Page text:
The natural gas exportation deal signed between Egypt and Jordan in 2004 prevents the modification of prices before the year 2016, said Jordan's Minister of Energy and Mineral Resources Khaled Tukan in an interview with Al-Masry Al-Youm on Tuesday.
In the interview, Tukan said the former regime only negotiated price changes for additional quantities of natural gas exported and not for the basic amounts stipulated in the contract. He pointed out that Egyptian gas covers 80 percent of Jordan's energy needs.
"We understand the public’s pressure [on the Egyptian government], and we continue to monitor the situation in Egypt,” said Tukan. “It’s in our interest to reach a satisfactory agreement and to announce it to the public as well."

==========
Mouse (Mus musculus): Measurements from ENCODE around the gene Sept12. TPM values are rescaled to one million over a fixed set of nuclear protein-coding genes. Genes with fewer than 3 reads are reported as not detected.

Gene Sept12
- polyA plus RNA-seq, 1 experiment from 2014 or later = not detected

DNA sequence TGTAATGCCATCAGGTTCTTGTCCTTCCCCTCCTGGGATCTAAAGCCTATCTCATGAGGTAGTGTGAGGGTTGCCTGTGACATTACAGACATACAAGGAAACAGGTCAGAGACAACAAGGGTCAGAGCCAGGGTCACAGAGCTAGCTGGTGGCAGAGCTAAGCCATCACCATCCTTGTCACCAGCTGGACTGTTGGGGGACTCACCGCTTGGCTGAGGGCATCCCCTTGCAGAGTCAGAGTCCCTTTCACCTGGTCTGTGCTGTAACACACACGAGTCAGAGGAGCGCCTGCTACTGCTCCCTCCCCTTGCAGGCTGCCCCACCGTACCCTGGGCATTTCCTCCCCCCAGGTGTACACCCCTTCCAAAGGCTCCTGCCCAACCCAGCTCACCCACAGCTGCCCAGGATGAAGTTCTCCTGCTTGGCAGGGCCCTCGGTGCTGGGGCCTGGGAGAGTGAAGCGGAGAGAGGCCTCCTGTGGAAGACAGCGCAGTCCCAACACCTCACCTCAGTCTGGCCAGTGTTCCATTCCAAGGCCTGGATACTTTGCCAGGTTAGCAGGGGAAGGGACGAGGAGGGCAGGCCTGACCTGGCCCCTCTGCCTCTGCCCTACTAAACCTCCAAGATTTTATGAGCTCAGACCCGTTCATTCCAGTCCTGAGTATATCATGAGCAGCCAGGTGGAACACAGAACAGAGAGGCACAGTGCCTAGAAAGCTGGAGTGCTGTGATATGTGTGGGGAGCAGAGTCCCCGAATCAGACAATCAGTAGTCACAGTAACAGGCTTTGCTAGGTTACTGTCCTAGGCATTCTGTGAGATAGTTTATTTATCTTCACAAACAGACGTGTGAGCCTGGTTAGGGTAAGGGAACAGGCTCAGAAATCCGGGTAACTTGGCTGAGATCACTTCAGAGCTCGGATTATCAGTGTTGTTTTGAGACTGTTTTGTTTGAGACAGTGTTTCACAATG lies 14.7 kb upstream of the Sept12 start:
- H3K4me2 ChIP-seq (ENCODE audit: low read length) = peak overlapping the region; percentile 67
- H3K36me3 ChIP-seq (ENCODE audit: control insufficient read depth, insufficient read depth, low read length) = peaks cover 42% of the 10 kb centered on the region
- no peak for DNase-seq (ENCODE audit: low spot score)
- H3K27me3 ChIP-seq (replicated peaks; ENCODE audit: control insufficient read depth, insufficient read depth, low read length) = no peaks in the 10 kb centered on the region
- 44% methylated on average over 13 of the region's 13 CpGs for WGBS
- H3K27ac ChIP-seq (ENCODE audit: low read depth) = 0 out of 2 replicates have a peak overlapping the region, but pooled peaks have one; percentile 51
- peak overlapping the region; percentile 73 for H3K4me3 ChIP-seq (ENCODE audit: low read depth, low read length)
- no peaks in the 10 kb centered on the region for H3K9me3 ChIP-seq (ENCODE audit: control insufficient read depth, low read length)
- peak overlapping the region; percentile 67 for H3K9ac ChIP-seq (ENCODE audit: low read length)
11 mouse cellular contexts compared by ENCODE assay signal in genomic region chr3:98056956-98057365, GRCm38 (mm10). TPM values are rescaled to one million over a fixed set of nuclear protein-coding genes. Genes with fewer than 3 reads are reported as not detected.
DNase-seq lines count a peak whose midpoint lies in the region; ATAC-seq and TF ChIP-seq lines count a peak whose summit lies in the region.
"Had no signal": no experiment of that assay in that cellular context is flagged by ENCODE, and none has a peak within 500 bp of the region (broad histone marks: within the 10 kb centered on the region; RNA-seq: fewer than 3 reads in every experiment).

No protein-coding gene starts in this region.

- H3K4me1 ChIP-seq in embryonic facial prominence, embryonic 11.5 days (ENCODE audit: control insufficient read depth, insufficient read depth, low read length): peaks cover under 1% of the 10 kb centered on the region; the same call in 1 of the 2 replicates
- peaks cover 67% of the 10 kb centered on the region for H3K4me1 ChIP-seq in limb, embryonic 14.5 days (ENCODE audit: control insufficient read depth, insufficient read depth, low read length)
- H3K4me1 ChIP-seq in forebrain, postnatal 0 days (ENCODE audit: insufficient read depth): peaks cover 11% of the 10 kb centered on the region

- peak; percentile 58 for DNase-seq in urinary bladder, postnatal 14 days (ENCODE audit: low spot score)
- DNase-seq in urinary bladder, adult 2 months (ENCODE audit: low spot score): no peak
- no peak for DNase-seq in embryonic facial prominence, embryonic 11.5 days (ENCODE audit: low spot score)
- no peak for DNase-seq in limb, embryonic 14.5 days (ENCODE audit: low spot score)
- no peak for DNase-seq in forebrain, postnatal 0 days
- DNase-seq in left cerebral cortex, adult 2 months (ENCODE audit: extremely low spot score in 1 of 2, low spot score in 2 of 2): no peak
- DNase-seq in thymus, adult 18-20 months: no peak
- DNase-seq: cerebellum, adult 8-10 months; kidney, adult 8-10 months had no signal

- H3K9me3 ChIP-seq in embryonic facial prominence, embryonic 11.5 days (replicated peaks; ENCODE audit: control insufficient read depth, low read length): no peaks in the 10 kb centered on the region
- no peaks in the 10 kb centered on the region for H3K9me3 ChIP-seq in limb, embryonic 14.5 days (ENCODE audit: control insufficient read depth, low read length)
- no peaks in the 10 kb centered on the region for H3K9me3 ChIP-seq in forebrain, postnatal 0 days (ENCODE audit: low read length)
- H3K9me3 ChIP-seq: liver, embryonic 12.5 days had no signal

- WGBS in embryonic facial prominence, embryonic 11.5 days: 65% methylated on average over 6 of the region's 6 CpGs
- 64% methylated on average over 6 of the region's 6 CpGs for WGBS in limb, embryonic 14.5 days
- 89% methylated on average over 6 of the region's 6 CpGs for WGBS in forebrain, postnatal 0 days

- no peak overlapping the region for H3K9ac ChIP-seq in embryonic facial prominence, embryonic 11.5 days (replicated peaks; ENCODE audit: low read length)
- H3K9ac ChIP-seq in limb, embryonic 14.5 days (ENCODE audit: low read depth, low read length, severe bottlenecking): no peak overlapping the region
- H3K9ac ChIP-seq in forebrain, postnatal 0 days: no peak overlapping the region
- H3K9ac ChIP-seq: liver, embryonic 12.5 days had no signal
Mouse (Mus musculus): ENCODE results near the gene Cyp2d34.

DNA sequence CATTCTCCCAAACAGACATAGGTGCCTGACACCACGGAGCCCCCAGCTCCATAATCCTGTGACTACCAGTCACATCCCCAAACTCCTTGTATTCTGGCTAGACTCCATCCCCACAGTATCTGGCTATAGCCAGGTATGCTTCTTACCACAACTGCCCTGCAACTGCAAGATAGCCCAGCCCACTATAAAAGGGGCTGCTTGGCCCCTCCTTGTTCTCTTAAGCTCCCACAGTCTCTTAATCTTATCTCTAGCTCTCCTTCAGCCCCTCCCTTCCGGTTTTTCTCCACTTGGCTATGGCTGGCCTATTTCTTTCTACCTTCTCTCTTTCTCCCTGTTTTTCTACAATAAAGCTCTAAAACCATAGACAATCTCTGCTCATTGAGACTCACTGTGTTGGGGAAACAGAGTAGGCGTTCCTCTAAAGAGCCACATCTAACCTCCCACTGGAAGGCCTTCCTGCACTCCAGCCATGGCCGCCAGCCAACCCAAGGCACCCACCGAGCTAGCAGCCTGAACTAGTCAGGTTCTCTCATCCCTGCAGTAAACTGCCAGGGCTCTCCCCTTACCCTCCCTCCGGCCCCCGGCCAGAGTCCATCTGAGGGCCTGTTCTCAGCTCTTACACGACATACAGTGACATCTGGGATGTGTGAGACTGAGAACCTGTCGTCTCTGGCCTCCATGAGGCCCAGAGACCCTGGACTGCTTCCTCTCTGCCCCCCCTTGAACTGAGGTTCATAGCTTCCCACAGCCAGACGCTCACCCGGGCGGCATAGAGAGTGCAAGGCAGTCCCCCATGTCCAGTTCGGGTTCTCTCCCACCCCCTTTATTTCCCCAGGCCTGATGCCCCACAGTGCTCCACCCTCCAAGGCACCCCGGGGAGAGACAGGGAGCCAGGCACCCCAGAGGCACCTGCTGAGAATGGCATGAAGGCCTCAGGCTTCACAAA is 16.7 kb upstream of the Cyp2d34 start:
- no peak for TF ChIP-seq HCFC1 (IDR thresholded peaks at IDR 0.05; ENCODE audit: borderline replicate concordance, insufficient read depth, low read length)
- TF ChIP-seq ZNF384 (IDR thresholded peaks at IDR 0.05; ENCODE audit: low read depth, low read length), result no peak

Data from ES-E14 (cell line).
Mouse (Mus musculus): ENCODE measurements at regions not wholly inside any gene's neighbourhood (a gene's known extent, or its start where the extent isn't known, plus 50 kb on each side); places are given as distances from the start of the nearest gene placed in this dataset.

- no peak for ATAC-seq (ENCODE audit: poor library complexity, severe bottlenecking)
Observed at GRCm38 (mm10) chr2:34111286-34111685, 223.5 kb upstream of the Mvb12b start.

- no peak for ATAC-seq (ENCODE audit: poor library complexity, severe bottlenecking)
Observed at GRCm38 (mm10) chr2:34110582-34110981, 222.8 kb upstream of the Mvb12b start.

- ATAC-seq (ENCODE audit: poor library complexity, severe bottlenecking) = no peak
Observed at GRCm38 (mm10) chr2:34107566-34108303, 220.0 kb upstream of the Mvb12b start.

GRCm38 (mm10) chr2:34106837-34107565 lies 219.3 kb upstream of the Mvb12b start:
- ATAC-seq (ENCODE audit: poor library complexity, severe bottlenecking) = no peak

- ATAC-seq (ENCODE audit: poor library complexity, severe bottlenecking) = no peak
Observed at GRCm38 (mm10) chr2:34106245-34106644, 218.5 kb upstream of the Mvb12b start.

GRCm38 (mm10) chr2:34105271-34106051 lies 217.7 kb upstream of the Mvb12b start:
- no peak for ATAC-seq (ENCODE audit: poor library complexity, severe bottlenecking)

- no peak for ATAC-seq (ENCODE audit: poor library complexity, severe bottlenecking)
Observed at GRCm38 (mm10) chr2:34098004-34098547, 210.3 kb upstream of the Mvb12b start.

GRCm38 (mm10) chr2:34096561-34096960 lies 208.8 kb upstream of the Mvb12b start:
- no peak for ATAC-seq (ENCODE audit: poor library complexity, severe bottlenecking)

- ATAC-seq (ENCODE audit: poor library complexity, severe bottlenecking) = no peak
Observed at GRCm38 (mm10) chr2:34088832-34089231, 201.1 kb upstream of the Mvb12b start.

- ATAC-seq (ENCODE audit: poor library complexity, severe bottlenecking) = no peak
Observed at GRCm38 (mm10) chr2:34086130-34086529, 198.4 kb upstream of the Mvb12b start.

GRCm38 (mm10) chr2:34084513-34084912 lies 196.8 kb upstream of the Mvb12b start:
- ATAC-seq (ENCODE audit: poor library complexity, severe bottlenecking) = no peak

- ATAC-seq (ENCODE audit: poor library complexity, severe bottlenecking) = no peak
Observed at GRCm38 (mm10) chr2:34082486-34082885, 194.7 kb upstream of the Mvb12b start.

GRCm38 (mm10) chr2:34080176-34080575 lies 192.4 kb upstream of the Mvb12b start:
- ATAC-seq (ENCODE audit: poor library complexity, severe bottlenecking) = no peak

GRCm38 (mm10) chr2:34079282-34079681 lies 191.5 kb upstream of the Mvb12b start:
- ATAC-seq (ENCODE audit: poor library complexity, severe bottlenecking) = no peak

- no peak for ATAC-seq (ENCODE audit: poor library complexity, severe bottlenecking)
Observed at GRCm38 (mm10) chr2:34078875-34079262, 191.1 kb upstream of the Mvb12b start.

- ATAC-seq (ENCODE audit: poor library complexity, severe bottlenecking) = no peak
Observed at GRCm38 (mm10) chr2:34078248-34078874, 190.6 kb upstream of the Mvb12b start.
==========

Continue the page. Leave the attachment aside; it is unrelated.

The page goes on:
Tukan added that the contract includes penalty clauses in the case of gas supplies being stopped, but he said he did not believe the penalty clause would be placed on the negotiating table at the moment.
"The intermediary exporting company sent official letters to us, telling us that gas pumping had been interrupted due to the exceptional, urgent circumstances that Egypt is passing through,” he explained. “According to the agreement, in the case of urgent circumstances, the implementation of penalty clauses is not considered."
"I believe that supplying Jordan with gas is important for our Egyptian brothers and that it supports their economy, and I believe that the Egyptian government is serious in supplying us with gas."
Translated from the Arabic Edition